The summer of 1523, and London is ravaged by sickness. As Roger Shallot expands his career into the dubious medicine business, King Henry VIII retires to Windsor, only to begin receiving threatening demands. Letters have been received questioning Henry’s right to the throne and threatening an uprising, unless large quantities of gold are sent in return. The issue is that the letters have been sent from the Tower of London itself, signed with the royal seal of Edward V himself – one of the supposedly dead Princes in the Tower.
Benjamin Daunbey and Shallot are sent to investigate the threats, along with the brutal murders of some of the Tower’s hangmen. But the truth of the matter may date back longer – is it possible that Edward V somehow survived and has returned to claim the throne?
This is the fifth of the six Roger Shallot mysteries set early in the reign of Henry VIII. Written by Paul Doherty, under the pseudonym Michael Clynes, I’m pleased to see that the series is coming out in ebook form from the end of November, along with most of the rest of Doherty’s back catalogue. But is this one of the first that you should go for?
The evocation of the historical age is as detailed as ever, enhanced by the first person point of view. In some ways, this can be a bit of a problem, as Shallot at times is never too focussed on the mystery at hand. Most of the books in the series have a reasonably lengthy prologue involving Shallot getting into deeper and deeper trouble, leading to need to redeem himself by helping Benjamin find a murderer. There’s no change here – but later on, when a similarly lengthy distraction occurs with regard to the hunting of Shallot by King Henry himself – and the unexplained appearance of a mythological figure – you do find yourself wishing the mystery was a little more to the forefront of the novel.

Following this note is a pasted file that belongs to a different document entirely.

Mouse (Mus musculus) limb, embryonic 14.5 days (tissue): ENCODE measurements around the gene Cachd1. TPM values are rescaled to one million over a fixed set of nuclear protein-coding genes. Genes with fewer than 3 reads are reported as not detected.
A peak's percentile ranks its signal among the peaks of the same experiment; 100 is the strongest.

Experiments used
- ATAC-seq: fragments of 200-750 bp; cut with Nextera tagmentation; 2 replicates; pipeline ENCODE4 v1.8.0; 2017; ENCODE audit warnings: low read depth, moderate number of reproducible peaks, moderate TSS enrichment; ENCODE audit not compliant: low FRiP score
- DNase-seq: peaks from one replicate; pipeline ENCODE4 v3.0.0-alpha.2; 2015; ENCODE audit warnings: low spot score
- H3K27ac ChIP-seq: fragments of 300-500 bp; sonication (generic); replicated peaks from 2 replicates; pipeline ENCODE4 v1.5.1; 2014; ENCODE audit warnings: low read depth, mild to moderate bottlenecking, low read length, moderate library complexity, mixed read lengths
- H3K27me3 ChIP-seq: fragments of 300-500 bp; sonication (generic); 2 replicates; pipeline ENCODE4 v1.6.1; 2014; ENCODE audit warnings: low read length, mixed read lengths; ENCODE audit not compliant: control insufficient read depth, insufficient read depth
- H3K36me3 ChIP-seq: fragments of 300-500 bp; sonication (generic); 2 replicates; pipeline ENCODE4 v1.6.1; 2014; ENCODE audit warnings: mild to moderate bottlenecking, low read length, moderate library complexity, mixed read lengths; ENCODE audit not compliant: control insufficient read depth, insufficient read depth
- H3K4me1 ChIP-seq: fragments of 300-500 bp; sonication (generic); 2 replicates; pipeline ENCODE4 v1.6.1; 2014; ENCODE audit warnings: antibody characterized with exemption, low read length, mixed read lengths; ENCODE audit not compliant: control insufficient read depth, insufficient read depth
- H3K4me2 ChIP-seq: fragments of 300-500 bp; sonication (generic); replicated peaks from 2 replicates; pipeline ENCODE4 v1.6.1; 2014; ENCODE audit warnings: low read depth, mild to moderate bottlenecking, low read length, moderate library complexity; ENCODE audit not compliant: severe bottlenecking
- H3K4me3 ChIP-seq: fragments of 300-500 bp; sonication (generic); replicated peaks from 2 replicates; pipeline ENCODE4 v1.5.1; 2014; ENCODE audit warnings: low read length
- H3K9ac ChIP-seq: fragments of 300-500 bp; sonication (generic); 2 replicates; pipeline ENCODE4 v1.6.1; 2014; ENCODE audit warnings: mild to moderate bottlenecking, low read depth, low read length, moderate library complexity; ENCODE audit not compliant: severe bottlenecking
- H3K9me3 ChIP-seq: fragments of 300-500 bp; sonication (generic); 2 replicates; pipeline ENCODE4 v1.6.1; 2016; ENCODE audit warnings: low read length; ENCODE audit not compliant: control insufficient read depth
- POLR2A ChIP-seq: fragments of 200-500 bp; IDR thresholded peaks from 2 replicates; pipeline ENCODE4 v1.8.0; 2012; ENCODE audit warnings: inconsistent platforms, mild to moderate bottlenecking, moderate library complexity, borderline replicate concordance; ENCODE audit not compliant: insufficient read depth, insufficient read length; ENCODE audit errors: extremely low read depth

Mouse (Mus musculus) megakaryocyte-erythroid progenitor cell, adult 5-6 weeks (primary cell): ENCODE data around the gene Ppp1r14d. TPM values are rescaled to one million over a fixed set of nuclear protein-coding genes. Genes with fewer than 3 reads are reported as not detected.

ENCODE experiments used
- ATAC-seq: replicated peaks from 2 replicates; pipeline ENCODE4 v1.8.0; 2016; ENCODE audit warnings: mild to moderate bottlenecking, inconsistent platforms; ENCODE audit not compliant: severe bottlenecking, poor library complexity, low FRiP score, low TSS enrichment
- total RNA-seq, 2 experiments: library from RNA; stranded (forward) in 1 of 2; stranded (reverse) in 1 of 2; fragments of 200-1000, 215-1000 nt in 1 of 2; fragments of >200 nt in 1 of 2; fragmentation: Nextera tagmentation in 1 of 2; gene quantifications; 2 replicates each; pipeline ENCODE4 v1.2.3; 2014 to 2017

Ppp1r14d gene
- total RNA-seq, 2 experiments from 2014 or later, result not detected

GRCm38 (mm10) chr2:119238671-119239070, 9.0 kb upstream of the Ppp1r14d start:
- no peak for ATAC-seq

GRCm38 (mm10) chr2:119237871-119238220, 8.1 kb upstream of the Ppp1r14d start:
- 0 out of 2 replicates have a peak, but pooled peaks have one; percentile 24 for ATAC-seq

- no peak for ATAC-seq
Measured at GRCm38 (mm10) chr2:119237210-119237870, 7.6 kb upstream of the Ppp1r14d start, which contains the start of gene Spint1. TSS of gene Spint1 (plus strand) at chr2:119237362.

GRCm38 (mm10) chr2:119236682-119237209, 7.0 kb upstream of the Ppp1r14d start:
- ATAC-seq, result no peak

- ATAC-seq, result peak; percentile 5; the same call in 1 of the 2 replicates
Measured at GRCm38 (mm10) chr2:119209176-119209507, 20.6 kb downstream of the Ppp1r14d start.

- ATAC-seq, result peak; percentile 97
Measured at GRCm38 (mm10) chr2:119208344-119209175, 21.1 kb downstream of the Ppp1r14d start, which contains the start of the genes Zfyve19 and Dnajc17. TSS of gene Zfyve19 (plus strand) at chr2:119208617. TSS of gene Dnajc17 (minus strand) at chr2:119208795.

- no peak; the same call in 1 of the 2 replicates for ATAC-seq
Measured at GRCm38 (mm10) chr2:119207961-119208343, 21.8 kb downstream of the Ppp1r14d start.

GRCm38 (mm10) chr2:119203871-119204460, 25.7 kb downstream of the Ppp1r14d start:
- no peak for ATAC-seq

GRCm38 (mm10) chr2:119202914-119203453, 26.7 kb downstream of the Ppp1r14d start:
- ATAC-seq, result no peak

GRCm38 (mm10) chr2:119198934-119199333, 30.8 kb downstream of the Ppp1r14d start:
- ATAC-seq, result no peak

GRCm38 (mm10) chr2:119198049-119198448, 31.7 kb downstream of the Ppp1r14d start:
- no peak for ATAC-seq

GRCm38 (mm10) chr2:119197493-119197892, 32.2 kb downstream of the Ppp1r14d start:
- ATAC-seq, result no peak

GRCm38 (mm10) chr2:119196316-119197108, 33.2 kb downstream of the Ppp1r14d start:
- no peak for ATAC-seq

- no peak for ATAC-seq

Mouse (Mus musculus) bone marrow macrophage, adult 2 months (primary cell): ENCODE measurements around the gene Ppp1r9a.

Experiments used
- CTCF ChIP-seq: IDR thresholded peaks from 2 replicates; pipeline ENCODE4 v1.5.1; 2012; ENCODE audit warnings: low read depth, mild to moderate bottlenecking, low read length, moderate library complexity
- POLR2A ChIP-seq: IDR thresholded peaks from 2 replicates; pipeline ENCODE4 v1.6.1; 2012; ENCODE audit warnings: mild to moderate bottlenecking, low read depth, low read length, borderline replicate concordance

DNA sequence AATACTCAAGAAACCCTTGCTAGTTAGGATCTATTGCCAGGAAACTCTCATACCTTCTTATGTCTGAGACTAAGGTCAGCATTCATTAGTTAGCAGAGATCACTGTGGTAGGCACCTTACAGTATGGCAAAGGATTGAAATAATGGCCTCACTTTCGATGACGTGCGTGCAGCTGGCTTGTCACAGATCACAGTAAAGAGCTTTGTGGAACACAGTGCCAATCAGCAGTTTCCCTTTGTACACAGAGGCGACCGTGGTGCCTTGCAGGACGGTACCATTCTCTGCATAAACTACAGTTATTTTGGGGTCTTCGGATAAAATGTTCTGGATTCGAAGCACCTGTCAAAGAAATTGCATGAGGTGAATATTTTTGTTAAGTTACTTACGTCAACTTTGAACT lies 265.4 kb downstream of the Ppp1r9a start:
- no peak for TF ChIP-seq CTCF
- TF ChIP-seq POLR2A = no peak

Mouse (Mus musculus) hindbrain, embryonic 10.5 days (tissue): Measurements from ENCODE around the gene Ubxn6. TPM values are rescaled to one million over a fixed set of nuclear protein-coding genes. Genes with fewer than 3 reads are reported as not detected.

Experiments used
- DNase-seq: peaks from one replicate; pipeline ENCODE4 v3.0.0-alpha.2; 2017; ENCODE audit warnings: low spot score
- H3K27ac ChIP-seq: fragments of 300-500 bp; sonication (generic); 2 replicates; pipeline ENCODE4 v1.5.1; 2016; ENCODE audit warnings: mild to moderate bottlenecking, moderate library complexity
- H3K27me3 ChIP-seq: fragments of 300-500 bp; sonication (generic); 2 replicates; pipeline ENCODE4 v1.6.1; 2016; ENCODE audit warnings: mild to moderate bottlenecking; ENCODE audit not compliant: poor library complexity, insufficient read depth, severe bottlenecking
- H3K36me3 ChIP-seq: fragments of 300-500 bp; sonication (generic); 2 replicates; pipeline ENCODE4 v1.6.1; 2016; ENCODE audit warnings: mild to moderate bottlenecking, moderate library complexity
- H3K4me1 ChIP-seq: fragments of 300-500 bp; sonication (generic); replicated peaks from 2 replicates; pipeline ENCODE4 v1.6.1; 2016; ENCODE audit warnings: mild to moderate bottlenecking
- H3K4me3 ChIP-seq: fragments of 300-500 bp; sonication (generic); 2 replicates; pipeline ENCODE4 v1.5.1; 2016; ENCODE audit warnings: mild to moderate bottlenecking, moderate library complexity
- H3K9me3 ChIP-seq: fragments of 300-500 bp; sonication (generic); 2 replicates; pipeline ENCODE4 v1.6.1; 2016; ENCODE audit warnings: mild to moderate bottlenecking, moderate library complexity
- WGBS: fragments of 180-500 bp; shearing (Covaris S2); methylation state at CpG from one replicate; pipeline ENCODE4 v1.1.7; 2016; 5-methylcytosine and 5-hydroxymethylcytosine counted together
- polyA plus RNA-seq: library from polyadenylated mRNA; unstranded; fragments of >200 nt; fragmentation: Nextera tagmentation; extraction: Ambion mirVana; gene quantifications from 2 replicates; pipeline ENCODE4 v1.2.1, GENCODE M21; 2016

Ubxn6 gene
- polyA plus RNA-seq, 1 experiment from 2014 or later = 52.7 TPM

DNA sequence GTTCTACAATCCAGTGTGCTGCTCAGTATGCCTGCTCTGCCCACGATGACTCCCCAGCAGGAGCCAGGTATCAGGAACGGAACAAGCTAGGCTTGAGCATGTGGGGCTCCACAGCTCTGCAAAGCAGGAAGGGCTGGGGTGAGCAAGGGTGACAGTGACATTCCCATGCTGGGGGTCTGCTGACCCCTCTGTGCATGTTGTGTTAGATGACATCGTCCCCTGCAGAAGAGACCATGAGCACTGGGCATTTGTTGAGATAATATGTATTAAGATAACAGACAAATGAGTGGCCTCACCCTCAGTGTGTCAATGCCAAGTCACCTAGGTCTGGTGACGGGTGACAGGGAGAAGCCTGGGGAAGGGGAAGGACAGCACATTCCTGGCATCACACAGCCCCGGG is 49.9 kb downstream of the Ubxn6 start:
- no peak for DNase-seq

The mystery itself is an intriguing one. Edward’s royal seals would have been destroyed, so how are they being used to authenticate his messages? How is someone sending letters with the seal both inside and outside the Tower, despite the Tower being effectively sealed due to the sickness in the city? How have the hangmen been killed in the most gruesome ways, despite there being no other signs of violence? And how are the crimes connected?
The plot, when it is the focus, rolls along well, and there is no denying this is an enjoyable, absorbing read. The bonus of the mystery of the Princes in the Tower (and for the less historically minded, there is the possibility that Edward could be alive at the age of sixty-ish) and the insight into Henry’s paranoia concerning his right to rule enliven the narrative further.
At the end of the day, everything dovetails together nicely and the villain of the piece is pretty well hidden – although the clues pointing towards the individual are a little tangential. Needless to say, with so many threads going on here, some of them are going to be less well resolved than others – the rationale behind the “locked Tower of London” mystery relies on a trick that is generally disapproved of, but Doherty does add a new spin on it. And at the end of the day, the fate of the Princes is probably the least successful aspect of the book, partly as it’s so… ordinary. But the important parts are done very well indeed. Recommended.